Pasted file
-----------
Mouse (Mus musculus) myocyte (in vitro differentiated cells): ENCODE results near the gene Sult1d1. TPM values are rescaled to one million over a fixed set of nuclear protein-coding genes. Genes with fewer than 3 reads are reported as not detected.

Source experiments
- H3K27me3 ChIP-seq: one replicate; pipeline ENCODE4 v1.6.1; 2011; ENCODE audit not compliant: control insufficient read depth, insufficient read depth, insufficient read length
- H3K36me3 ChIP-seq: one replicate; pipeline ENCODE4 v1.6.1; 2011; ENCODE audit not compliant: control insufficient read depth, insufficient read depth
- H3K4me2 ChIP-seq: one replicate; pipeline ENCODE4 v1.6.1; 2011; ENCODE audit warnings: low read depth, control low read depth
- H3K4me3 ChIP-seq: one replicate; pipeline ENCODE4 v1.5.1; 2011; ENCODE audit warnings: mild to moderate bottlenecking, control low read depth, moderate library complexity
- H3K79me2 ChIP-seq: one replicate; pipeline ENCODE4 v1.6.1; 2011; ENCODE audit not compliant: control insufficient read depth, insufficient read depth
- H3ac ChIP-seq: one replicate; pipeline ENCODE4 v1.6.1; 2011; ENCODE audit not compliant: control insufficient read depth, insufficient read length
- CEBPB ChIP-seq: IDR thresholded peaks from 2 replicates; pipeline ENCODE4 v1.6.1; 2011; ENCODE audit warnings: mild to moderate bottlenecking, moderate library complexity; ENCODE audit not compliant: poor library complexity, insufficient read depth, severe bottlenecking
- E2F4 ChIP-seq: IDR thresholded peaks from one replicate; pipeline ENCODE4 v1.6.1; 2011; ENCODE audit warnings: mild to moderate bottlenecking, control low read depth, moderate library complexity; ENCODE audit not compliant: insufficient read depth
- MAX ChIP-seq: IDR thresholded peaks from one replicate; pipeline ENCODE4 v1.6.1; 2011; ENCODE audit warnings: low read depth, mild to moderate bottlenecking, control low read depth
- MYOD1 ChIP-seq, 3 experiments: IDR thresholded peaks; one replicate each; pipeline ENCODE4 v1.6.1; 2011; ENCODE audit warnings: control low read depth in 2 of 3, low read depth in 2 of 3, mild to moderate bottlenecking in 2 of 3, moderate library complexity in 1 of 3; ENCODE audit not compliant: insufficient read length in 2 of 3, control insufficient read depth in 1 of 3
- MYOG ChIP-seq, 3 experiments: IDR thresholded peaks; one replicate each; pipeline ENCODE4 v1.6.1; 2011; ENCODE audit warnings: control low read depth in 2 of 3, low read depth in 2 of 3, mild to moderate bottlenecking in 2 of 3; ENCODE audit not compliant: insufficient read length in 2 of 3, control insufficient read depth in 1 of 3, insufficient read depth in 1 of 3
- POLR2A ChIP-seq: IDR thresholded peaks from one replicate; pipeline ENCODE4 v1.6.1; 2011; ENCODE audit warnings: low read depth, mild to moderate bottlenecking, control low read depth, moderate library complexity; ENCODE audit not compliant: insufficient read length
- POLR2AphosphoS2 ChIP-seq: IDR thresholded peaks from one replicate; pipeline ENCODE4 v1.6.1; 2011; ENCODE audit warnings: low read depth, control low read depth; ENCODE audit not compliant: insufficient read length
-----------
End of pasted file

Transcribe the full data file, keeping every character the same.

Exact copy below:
Mouse (Mus musculus) myocyte (in vitro differentiated cells): ENCODE results near the gene Sult1d1. TPM values are rescaled to one million over a fixed set of nuclear protein-coding genes. Genes with fewer than 3 reads are reported as not detected.

Source experiments
- H3K27me3 ChIP-seq: one replicate; pipeline ENCODE4 v1.6.1; 2011; ENCODE audit not compliant: control insufficient read depth, insufficient read depth, insufficient read length
- H3K36me3 ChIP-seq: one replicate; pipeline ENCODE4 v1.6.1; 2011; ENCODE audit not compliant: control insufficient read depth, insufficient read depth
- H3K4me2 ChIP-seq: one replicate; pipeline ENCODE4 v1.6.1; 2011; ENCODE audit warnings: low read depth, control low read depth
- H3K4me3 ChIP-seq: one replicate; pipeline ENCODE4 v1.5.1; 2011; ENCODE audit warnings: mild to moderate bottlenecking, control low read depth, moderate library complexity
- H3K79me2 ChIP-seq: one replicate; pipeline ENCODE4 v1.6.1; 2011; ENCODE audit not compliant: control insufficient read depth, insufficient read depth
- H3ac ChIP-seq: one replicate; pipeline ENCODE4 v1.6.1; 2011; ENCODE audit not compliant: control insufficient read depth, insufficient read length
- CEBPB ChIP-seq: IDR thresholded peaks from 2 replicates; pipeline ENCODE4 v1.6.1; 2011; ENCODE audit warnings: mild to moderate bottlenecking, moderate library complexity; ENCODE audit not compliant: poor library complexity, insufficient read depth, severe bottlenecking
- E2F4 ChIP-seq: IDR thresholded peaks from one replicate; pipeline ENCODE4 v1.6.1; 2011; ENCODE audit warnings: mild to moderate bottlenecking, control low read depth, moderate library complexity; ENCODE audit not compliant: insufficient read depth
- MAX ChIP-seq: IDR thresholded peaks from one replicate; pipeline ENCODE4 v1.6.1; 2011; ENCODE audit warnings: low read depth, mild to moderate bottlenecking, control low read depth
- MYOD1 ChIP-seq, 3 experiments: IDR thresholded peaks; one replicate each; pipeline ENCODE4 v1.6.1; 2011; ENCODE audit warnings: control low read depth in 2 of 3, low read depth in 2 of 3, mild to moderate bottlenecking in 2 of 3, moderate library complexity in 1 of 3; ENCODE audit not compliant: insufficient read length in 2 of 3, control insufficient read depth in 1 of 3
- MYOG ChIP-seq, 3 experiments: IDR thresholded peaks; one replicate each; pipeline ENCODE4 v1.6.1; 2011; ENCODE audit warnings: control low read depth in 2 of 3, low read depth in 2 of 3, mild to moderate bottlenecking in 2 of 3; ENCODE audit not compliant: insufficient read length in 2 of 3, control insufficient read depth in 1 of 3, insufficient read depth in 1 of 3
- POLR2A ChIP-seq: IDR thresholded peaks from one replicate; pipeline ENCODE4 v1.6.1; 2011; ENCODE audit warnings: low read depth, mild to moderate bottlenecking, control low read depth, moderate library complexity; ENCODE audit not compliant: insufficient read length
- POLR2AphosphoS2 ChIP-seq: IDR thresholded peaks from one replicate; pipeline ENCODE4 v1.6.1; 2011; ENCODE audit warnings: low read depth, control low read depth; ENCODE audit not compliant: insufficient read length